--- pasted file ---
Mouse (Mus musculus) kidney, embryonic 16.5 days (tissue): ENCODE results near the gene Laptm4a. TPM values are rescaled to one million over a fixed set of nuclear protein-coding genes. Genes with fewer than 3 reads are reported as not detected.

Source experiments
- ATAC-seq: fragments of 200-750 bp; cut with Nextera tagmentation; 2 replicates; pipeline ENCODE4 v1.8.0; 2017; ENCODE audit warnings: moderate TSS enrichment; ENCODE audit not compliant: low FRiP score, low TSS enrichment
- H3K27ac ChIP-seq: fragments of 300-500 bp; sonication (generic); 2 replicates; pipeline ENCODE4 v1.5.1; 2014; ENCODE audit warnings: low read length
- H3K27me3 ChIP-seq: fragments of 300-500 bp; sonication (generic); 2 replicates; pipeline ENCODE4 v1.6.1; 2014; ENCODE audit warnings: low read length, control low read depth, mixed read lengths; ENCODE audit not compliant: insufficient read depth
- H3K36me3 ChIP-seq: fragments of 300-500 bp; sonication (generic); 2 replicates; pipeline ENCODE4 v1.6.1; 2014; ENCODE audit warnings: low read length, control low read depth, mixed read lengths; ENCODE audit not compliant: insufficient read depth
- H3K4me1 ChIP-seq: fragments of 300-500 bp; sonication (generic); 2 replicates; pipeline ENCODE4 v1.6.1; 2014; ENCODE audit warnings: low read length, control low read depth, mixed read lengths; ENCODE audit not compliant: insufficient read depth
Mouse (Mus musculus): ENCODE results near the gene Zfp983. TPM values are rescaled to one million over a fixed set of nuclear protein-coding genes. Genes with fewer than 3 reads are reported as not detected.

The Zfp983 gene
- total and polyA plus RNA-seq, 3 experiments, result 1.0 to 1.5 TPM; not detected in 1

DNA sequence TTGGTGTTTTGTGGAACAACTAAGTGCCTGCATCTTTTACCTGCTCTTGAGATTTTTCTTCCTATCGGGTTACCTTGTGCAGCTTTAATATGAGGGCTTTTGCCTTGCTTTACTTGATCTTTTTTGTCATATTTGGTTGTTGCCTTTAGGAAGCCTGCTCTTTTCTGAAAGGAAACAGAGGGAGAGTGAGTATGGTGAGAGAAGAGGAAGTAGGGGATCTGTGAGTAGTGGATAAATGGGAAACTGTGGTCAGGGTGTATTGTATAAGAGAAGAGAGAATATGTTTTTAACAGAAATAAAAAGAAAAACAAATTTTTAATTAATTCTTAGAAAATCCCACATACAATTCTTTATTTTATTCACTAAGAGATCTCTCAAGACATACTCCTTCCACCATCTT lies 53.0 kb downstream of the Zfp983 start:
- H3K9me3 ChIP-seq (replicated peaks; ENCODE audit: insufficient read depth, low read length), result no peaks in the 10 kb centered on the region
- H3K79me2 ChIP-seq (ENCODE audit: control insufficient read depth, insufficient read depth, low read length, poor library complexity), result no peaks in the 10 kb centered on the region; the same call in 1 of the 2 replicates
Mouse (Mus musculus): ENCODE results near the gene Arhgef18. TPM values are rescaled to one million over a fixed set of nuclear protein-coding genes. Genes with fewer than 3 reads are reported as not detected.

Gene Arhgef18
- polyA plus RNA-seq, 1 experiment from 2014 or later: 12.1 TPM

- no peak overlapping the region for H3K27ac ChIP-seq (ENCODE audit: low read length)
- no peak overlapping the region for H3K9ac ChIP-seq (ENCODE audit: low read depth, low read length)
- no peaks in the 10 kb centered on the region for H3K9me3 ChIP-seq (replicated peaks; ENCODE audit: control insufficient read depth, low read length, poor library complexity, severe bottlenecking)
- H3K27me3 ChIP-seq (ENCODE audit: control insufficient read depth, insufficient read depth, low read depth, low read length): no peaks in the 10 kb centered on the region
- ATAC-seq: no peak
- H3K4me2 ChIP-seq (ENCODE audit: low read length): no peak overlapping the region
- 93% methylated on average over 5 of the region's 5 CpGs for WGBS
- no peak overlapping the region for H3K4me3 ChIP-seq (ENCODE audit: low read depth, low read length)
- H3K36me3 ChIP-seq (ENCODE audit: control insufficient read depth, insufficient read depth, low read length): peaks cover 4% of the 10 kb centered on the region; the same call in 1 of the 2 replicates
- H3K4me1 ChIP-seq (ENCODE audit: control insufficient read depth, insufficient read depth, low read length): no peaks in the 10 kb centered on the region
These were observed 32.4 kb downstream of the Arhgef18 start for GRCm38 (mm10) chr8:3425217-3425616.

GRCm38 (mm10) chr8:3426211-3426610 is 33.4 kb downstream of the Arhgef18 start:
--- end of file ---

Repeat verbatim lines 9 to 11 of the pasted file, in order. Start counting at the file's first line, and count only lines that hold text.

The Zfp983 gene
- total and polyA plus RNA-seq, 3 experiments, result 1.0 to 1.5 TPM; not detected in 1

DNA sequence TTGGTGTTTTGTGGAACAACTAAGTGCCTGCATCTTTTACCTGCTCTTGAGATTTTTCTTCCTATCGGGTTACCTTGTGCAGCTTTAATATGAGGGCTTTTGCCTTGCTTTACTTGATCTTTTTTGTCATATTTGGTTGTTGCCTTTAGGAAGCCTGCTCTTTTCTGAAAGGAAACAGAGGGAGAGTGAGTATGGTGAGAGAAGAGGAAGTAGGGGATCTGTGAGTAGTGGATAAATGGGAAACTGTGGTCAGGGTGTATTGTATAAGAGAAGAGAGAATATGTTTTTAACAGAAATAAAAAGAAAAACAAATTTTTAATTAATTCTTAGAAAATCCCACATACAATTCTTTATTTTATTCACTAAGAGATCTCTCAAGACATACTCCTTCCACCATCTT lies 53.0 kb downstream of the Zfp983 start: